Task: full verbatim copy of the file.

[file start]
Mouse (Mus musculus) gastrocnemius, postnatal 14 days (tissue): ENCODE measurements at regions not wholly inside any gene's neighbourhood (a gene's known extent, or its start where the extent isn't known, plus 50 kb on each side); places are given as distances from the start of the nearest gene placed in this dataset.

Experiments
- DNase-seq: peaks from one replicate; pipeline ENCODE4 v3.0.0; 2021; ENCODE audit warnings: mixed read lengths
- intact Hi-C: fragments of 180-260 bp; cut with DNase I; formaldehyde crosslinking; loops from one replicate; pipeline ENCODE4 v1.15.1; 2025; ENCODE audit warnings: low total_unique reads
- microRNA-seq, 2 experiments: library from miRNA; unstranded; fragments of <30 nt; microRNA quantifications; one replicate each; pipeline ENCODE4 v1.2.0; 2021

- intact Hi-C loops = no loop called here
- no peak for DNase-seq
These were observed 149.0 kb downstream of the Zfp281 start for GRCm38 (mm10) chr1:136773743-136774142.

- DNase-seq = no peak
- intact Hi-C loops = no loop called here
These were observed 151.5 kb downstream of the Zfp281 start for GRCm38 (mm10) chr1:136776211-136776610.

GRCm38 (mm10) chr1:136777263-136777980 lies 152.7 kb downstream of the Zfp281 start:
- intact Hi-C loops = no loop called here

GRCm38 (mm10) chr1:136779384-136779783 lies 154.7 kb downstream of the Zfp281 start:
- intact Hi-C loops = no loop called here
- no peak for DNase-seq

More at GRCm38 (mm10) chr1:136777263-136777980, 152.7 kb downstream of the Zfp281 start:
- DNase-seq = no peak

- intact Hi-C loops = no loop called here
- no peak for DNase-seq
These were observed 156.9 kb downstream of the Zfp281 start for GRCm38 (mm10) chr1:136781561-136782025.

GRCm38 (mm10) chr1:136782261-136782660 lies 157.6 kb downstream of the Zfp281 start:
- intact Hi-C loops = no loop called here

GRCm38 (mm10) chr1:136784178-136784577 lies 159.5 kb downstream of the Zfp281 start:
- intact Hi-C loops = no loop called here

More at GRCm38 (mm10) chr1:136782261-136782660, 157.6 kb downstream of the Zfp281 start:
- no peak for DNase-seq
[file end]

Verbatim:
Mouse (Mus musculus) gastrocnemius, postnatal 14 days (tissue): ENCODE measurements at regions not wholly inside any gene's neighbourhood (a gene's known extent, or its start where the extent isn't known, plus 50 kb on each side); places are given as distances from the start of the nearest gene placed in this dataset.

Experiments
- DNase-seq: peaks from one replicate; pipeline ENCODE4 v3.0.0; 2021; ENCODE audit warnings: mixed read lengths
- intact Hi-C: fragments of 180-260 bp; cut with DNase I; formaldehyde crosslinking; loops from one replicate; pipeline ENCODE4 v1.15.1; 2025; ENCODE audit warnings: low total_unique reads
- microRNA-seq, 2 experiments: library from miRNA; unstranded; fragments of <30 nt; microRNA quantifications; one replicate each; pipeline ENCODE4 v1.2.0; 2021

- intact Hi-C loops = no loop called here
- no peak for DNase-seq
These were observed 149.0 kb downstream of the Zfp281 start for GRCm38 (mm10) chr1:136773743-136774142.

- DNase-seq = no peak
- intact Hi-C loops = no loop called here
These were observed 151.5 kb downstream of the Zfp281 start for GRCm38 (mm10) chr1:136776211-136776610.

GRCm38 (mm10) chr1:136777263-136777980 lies 152.7 kb downstream of the Zfp281 start:
- intact Hi-C loops = no loop called here

GRCm38 (mm10) chr1:136779384-136779783 lies 154.7 kb downstream of the Zfp281 start:
- intact Hi-C loops = no loop called here
- no peak for DNase-seq

More at GRCm38 (mm10) chr1:136777263-136777980, 152.7 kb downstream of the Zfp281 start:
- DNase-seq = no peak

- intact Hi-C loops = no loop called here
- no peak for DNase-seq
These were observed 156.9 kb downstream of the Zfp281 start for GRCm38 (mm10) chr1:136781561-136782025.

GRCm38 (mm10) chr1:136782261-136782660 lies 157.6 kb downstream of the Zfp281 start:
- intact Hi-C loops = no loop called here

GRCm38 (mm10) chr1:136784178-136784577 lies 159.5 kb downstream of the Zfp281 start:
- intact Hi-C loops = no loop called here

More at GRCm38 (mm10) chr1:136782261-136782660, 157.6 kb downstream of the Zfp281 start:
- no peak for DNase-seq